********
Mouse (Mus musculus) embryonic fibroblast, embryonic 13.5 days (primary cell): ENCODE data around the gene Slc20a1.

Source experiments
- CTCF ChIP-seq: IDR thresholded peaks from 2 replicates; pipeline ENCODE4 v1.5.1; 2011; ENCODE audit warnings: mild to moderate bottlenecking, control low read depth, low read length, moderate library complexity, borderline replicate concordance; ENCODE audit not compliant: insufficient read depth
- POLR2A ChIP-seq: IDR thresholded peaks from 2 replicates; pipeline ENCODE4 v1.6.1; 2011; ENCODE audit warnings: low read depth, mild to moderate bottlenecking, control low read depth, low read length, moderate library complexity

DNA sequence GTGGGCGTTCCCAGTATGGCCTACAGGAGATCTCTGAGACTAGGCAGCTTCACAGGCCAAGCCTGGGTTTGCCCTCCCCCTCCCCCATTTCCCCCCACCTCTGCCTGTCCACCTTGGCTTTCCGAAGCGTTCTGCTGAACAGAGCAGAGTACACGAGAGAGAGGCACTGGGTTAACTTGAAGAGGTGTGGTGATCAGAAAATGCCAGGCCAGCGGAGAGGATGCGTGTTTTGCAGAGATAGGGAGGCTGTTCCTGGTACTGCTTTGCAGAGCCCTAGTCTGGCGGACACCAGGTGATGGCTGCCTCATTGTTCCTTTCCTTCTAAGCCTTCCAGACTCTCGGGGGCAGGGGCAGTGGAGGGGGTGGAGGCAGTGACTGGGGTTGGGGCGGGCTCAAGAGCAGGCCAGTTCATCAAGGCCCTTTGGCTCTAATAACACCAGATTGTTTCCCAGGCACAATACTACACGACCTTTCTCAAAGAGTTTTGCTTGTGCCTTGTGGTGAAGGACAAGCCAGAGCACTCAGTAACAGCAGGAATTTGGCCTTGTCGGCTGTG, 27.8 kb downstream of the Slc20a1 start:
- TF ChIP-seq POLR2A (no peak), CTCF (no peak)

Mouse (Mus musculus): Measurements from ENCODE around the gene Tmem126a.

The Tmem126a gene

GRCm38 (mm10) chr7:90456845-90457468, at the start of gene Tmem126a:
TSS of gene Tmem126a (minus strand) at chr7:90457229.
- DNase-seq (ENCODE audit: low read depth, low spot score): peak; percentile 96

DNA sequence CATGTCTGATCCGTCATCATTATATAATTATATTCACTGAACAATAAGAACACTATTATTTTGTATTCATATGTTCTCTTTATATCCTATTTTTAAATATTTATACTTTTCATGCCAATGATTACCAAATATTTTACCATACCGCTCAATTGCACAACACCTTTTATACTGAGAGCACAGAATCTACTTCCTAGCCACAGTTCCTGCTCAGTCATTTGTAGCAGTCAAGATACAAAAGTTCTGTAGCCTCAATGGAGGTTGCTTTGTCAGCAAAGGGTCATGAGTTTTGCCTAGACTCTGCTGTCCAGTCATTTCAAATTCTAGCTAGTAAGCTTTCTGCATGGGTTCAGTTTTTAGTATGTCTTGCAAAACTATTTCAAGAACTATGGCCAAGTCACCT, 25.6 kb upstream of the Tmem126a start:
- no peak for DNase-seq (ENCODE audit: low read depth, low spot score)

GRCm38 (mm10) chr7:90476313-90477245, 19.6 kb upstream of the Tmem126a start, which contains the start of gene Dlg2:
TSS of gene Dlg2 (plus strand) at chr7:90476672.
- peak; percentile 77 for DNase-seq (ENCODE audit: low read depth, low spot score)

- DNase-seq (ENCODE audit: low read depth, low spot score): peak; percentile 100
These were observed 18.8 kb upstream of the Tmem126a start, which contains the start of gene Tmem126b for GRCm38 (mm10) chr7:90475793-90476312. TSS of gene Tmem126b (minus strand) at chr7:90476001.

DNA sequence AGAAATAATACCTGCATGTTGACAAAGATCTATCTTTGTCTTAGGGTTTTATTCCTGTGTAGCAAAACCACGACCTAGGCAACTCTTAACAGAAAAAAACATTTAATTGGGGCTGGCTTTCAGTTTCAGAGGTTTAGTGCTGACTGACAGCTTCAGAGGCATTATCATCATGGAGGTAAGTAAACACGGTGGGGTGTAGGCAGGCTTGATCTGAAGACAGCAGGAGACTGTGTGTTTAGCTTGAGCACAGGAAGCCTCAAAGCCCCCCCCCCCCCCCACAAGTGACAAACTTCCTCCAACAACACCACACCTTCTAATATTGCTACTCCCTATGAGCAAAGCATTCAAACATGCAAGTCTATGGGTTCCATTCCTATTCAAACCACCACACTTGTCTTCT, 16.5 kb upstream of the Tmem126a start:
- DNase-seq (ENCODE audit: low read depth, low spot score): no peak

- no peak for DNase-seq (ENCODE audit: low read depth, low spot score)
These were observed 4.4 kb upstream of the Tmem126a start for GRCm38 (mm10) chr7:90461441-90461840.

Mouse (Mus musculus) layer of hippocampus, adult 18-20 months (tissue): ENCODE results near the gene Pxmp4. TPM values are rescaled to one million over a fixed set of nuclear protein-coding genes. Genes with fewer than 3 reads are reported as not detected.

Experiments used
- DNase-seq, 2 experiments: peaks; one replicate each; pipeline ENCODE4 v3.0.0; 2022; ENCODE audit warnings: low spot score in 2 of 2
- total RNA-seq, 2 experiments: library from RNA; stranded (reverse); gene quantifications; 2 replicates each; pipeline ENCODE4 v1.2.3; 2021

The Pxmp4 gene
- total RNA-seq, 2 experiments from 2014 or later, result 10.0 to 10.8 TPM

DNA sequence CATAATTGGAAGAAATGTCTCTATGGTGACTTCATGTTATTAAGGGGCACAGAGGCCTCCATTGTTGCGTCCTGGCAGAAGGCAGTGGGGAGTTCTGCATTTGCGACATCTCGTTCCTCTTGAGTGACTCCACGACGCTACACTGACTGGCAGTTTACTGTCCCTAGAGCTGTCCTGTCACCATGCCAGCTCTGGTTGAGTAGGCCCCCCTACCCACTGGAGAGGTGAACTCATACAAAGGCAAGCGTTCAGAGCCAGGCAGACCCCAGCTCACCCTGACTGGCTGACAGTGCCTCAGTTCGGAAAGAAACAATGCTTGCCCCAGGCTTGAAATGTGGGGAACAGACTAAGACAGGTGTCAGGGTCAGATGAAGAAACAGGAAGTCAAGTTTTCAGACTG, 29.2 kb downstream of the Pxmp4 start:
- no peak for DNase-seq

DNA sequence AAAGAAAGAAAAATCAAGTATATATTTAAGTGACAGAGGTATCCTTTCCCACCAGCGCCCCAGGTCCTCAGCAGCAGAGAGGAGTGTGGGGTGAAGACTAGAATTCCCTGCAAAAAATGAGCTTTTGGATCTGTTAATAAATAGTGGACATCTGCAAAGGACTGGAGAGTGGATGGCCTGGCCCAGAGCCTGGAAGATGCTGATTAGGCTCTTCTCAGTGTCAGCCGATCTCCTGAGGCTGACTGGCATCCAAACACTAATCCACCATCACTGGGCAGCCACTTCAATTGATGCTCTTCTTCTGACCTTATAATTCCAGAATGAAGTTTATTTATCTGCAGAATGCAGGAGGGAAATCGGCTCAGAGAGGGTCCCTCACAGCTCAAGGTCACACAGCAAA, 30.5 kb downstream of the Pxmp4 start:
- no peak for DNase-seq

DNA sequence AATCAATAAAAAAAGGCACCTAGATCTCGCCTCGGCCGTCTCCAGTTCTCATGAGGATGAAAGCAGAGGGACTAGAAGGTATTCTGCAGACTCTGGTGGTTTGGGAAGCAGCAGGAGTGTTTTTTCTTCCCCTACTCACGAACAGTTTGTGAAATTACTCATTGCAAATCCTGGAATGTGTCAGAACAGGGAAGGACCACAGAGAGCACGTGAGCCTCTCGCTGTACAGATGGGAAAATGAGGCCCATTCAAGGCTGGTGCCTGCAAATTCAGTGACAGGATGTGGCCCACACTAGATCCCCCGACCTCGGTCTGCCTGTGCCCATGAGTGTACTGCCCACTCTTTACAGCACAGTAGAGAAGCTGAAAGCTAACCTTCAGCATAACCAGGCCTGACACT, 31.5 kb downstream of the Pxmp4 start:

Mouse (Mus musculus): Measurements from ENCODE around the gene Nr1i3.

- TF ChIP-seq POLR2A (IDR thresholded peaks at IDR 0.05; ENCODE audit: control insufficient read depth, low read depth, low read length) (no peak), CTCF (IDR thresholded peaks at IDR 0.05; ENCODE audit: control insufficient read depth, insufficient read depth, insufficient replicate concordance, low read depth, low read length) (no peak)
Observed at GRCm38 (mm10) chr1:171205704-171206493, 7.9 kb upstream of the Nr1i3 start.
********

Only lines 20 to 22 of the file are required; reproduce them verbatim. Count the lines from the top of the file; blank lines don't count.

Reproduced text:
- DNase-seq (ENCODE audit: low read depth, low spot score): no peak

- no peak for DNase-seq (ENCODE audit: low read depth, low spot score)
These were observed 4.4 kb upstream of the Tmem126a start for GRCm38 (mm10) chr7:90461441-90461840.